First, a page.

Well, this doesn't look good.
A shuttered California nuclear power plant's bid to reopen may have been dealt a blow -- in the minds of the public, at least -- with the publication of a picture that shows a leaky pipe being held together with masking tape, plastic bags and broom handles.
The San Onofre nuclear power plant in Southern California has not produced electricity since January 2012 due to the discovery of a radiation leak and other damaged components, according to the Associated Press. However, plant officials have asked regulators for permission to restart one of the reactors.
Southern California Edison (SCE), which operates the San Onofre Nuclear Generating Station (SONGS), has asked the Nuclear Regulatory Commission (NRC) to approve a reopening plan by early summer, according to local public television station KCET.
While that plan awaits approval, ABC affiliate 10 News published a potentially troubling photo of a leaky pipe in the plant being jerry-rigged with household items.
News 10's source said the picture was taken in Unit Three in December 2012. Unit Three is the sector that was leaking radiation in January of 2012, the station notes.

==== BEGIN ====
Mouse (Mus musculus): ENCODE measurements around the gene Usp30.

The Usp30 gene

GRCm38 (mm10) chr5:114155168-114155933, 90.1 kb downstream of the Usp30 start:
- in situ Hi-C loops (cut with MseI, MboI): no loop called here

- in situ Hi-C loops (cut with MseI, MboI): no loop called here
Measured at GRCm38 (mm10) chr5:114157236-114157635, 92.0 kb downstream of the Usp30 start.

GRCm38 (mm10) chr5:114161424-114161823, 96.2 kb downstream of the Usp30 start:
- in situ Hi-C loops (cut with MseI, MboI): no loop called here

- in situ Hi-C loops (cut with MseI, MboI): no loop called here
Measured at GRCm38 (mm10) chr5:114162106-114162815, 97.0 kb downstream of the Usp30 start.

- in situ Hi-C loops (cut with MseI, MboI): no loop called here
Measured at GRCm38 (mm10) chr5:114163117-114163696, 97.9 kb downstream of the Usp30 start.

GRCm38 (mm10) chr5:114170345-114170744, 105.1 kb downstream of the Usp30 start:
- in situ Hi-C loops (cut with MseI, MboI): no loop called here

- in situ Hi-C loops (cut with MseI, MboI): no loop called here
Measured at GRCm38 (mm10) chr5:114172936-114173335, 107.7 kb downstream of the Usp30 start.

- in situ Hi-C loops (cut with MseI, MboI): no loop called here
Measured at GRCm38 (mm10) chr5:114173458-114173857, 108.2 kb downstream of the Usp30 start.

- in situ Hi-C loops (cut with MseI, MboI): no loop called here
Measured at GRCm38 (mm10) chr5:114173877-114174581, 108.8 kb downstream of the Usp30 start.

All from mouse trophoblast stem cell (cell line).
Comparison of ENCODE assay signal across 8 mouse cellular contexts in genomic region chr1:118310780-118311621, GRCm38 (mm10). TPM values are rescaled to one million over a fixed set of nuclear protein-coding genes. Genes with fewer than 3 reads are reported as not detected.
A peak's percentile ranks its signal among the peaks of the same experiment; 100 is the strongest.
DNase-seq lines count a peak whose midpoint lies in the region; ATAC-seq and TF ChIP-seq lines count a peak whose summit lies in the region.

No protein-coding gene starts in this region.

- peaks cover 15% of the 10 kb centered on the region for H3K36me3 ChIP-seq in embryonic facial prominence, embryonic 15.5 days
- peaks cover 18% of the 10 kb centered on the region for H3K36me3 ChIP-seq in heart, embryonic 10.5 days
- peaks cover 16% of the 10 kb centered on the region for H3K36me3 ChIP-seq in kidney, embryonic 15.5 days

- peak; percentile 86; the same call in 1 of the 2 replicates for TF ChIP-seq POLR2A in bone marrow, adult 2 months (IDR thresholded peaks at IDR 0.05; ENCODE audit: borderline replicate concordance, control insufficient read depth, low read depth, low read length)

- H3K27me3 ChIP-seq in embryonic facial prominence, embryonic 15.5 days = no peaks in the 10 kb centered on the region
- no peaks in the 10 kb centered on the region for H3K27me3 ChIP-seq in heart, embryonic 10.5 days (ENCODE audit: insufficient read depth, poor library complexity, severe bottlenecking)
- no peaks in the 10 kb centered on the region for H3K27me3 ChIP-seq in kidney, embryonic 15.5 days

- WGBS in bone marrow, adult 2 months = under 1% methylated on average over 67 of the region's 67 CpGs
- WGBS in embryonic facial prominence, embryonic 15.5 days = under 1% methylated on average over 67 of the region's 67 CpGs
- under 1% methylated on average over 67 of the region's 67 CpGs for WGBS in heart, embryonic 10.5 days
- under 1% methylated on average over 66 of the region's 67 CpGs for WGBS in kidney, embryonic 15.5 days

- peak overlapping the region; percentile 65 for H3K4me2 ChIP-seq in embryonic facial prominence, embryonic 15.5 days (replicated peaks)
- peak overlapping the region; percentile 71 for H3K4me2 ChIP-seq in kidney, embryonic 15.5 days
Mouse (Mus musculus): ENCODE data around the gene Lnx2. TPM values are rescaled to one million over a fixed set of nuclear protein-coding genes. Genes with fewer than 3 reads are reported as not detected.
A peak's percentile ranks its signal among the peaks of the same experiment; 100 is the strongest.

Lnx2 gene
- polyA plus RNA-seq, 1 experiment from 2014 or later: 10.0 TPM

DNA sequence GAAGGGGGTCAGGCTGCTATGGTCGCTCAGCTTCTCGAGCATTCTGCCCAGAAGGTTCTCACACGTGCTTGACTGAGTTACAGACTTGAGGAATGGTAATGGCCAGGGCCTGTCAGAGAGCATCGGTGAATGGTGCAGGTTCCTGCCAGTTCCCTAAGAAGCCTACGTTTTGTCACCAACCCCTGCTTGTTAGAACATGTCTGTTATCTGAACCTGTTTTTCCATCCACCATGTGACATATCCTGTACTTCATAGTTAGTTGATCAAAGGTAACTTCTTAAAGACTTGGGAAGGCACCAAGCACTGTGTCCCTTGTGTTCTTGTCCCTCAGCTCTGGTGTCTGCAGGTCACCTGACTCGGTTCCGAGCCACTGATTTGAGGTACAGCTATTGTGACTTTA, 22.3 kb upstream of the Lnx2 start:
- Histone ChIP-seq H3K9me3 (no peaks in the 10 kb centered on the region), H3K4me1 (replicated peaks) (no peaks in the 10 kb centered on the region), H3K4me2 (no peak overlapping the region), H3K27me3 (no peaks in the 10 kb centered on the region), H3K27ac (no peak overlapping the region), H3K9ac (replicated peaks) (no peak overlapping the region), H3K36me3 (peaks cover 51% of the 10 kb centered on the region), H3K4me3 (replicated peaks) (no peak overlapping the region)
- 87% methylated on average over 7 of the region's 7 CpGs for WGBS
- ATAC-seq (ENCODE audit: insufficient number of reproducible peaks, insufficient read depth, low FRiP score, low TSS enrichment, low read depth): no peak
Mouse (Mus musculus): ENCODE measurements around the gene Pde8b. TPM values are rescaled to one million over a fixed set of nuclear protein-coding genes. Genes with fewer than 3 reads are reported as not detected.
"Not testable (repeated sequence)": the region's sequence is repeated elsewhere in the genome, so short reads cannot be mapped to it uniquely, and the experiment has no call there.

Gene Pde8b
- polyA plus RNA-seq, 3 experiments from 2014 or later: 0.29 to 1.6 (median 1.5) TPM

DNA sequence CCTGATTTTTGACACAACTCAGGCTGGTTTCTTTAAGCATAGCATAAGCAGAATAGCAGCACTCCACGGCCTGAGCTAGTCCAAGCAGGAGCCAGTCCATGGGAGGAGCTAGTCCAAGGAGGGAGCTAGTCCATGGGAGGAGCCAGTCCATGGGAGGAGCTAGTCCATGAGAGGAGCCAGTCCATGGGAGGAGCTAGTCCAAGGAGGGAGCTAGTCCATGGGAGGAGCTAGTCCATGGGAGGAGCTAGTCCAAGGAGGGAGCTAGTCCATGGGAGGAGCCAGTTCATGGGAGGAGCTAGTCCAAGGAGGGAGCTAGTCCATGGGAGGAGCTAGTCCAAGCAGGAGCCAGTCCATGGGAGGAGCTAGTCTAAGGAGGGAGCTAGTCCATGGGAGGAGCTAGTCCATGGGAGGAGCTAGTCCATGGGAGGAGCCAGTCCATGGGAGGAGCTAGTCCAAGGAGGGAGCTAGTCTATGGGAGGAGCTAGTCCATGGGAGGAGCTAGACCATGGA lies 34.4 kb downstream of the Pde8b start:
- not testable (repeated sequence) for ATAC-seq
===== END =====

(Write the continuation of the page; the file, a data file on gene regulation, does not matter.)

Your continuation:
"[Staff] identified a small leak in the water box and will perform maintenance per our scheduling process," SCE spokeswoman Maureen Brown confirmed in a statement to 10 News. "In the meantime, plastic is in place to direct the water from the small leak to a drain."
But 10 News investigative reporter Mitch Blacher remains skeptical, noting that he had spoken to sources familiar with the plant's inner workings who expressed concern about the state of the plant.
Meanwhile, the plant continues to idle expensively. The AP reports that so far more than $100 million has been spent on repairs and inspections of San Onofre, with $444 million needed for replacement power costs.
After a delay in March, the NRC has said it will make its decision on whether to reopen part of the plant by June, according to San Clemente ABC affiliate KABC.